FOM: Nonstandard models of N jvoosten at
Wed Mar 14 10:37:11 EST 2001

Todd Wilson asks:

> As we know, every countable non-standard model of arithmetic has order
> type
>     NN = omega + (Z * Q) ,
> where Z and Q are the order types of the integers and rationals, and
> where the successor function s : NN -> NN is obvious.  Are there any
> explicit definitions of + and * on NN that make (NN, 0, s, +, *) into
> a model of arithmetic?

Of course, this will be hard in view of Tennenbaum's Theorem, which says that
there can be no *recursive* definitions of that sort. It is not easy to
imagine an explicit definition which would not give a recursive function
(in terms of a suitable notation system for Z*Q).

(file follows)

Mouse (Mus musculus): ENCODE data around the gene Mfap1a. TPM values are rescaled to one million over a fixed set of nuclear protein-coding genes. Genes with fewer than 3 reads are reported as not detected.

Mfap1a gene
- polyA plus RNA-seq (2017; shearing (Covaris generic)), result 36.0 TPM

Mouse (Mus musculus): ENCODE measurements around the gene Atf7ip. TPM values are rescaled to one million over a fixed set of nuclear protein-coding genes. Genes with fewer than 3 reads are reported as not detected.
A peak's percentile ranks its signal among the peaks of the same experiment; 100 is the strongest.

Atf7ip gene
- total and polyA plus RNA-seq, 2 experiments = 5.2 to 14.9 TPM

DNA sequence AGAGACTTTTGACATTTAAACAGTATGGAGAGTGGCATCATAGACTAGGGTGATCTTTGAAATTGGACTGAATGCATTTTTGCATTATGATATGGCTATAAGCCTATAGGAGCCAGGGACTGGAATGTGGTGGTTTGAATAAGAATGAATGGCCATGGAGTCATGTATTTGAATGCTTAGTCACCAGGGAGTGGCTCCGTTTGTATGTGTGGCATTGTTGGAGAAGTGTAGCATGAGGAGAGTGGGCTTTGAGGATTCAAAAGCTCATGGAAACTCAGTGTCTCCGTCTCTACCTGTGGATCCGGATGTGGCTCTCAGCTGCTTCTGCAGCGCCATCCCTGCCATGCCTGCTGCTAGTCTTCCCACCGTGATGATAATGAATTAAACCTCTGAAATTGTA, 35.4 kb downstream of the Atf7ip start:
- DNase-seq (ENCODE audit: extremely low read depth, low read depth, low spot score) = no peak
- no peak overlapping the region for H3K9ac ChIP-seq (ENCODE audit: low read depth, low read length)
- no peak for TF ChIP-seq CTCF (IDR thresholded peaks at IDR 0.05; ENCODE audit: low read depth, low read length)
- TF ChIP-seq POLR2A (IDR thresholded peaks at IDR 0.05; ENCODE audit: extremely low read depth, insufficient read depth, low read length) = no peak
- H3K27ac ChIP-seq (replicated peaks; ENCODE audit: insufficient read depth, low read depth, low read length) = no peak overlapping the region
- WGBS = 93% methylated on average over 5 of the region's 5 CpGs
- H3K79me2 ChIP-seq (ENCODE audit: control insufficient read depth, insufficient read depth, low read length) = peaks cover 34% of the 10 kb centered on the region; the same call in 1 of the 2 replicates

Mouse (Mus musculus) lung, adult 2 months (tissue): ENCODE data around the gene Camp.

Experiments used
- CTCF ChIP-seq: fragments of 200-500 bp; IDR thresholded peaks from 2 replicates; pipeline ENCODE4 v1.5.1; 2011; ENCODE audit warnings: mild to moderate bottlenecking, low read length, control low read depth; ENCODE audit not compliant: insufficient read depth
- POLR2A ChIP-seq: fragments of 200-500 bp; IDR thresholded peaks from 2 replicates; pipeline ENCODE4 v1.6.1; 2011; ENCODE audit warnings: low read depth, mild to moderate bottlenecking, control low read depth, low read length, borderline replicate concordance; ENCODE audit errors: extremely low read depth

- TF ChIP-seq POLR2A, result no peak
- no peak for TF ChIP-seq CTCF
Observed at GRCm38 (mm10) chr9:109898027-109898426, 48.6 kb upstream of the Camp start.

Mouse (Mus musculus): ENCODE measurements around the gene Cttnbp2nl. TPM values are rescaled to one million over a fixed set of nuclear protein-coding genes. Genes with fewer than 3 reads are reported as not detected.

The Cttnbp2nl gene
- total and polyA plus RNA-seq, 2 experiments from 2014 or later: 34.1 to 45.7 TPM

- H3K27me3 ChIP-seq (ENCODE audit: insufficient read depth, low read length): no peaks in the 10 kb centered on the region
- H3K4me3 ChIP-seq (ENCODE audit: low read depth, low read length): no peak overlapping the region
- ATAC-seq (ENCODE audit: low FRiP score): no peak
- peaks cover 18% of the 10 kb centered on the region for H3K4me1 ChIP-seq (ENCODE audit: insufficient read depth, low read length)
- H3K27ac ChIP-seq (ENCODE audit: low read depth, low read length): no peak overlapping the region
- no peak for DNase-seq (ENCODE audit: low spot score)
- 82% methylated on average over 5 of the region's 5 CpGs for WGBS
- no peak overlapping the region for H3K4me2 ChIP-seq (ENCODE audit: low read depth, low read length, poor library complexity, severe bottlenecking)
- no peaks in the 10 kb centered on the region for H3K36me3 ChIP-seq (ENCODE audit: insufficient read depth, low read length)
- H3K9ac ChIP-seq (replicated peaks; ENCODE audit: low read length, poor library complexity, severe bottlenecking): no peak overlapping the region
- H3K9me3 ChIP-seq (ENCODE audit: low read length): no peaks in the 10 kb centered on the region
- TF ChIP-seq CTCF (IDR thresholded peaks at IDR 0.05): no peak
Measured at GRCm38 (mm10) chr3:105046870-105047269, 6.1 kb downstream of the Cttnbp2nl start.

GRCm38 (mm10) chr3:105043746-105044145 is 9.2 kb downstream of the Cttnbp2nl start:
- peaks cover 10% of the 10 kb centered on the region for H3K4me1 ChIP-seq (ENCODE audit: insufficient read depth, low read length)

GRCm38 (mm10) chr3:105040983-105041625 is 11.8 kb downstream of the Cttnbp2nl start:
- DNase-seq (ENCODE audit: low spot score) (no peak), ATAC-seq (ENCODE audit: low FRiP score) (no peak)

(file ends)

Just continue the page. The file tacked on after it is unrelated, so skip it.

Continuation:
> If not, is there a proof that such definitions
> are impossible (for example, a model of set theory in which all models
> of arithmetic are standard)?  In either case, where was this first
> established?  

I believe that Skolem's construction of a nonstandard elementary
extension of N does not use any principle outside ZF (you can find this
in Smorynski's Lecture Notes on Nonstandard Models of Arithmetic, Logic
Colloquium 1982). If I'm correct here, there can be no models of set
theory in which every model of PA is standard.

Best, Jaap van Oosten

More information about the FOM mailing list